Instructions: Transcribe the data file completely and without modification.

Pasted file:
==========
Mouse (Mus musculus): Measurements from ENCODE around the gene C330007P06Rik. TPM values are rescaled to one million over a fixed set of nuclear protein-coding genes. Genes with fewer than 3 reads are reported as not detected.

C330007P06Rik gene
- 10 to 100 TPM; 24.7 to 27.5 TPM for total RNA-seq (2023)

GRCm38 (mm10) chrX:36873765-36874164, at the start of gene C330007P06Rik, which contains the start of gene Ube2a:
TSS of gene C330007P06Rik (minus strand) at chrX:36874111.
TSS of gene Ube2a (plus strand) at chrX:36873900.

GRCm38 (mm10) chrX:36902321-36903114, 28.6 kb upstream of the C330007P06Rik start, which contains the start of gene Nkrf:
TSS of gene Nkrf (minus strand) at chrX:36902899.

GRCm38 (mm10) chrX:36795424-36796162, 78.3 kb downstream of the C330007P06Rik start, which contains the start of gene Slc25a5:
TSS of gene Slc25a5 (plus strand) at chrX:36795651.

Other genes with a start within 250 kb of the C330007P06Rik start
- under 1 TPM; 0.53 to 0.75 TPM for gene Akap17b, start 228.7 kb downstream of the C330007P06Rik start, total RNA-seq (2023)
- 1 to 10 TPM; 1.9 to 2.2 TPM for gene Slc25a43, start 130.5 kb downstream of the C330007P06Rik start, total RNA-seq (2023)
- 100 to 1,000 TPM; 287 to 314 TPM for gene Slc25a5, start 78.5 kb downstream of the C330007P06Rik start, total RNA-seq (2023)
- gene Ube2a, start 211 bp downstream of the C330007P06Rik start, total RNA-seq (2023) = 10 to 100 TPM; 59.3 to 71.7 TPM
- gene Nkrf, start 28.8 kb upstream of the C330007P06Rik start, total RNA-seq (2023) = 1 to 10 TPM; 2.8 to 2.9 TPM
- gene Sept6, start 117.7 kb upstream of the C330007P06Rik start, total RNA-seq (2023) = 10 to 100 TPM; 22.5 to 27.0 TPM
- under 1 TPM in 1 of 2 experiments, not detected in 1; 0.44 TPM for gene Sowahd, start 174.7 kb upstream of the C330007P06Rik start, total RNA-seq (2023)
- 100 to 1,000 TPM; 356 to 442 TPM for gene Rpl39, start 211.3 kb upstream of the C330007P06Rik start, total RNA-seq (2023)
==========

Mouse (Mus musculus): Measurements from ENCODE around the gene C330007P06Rik. TPM values are rescaled to one million over a fixed set of nuclear protein-coding genes. Genes with fewer than 3 reads are reported as not detected.

C330007P06Rik gene
- 10 to 100 TPM; 24.7 to 27.5 TPM for total RNA-seq (2023)

GRCm38 (mm10) chrX:36873765-36874164, at the start of gene C330007P06Rik, which contains the start of gene Ube2a:
TSS of gene C330007P06Rik (minus strand) at chrX:36874111.
TSS of gene Ube2a (plus strand) at chrX:36873900.

GRCm38 (mm10) chrX:36902321-36903114, 28.6 kb upstream of the C330007P06Rik start, which contains the start of gene Nkrf:
TSS of gene Nkrf (minus strand) at chrX:36902899.

GRCm38 (mm10) chrX:36795424-36796162, 78.3 kb downstream of the C330007P06Rik start, which contains the start of gene Slc25a5:
TSS of gene Slc25a5 (plus strand) at chrX:36795651.

Other genes with a start within 250 kb of the C330007P06Rik start
- under 1 TPM; 0.53 to 0.75 TPM for gene Akap17b, start 228.7 kb downstream of the C330007P06Rik start, total RNA-seq (2023)
- 1 to 10 TPM; 1.9 to 2.2 TPM for gene Slc25a43, start 130.5 kb downstream of the C330007P06Rik start, total RNA-seq (2023)
- 100 to 1,000 TPM; 287 to 314 TPM for gene Slc25a5, start 78.5 kb downstream of the C330007P06Rik start, total RNA-seq (2023)
- gene Ube2a, start 211 bp downstream of the C330007P06Rik start, total RNA-seq (2023) = 10 to 100 TPM; 59.3 to 71.7 TPM
- gene Nkrf, start 28.8 kb upstream of the C330007P06Rik start, total RNA-seq (2023) = 1 to 10 TPM; 2.8 to 2.9 TPM
- gene Sept6, start 117.7 kb upstream of the C330007P06Rik start, total RNA-seq (2023) = 10 to 100 TPM; 22.5 to 27.0 TPM
- under 1 TPM in 1 of 2 experiments, not detected in 1; 0.44 TPM for gene Sowahd, start 174.7 kb upstream of the C330007P06Rik start, total RNA-seq (2023)
- 100 to 1,000 TPM; 356 to 442 TPM for gene Rpl39, start 211.3 kb upstream of the C330007P06Rik start, total RNA-seq (2023)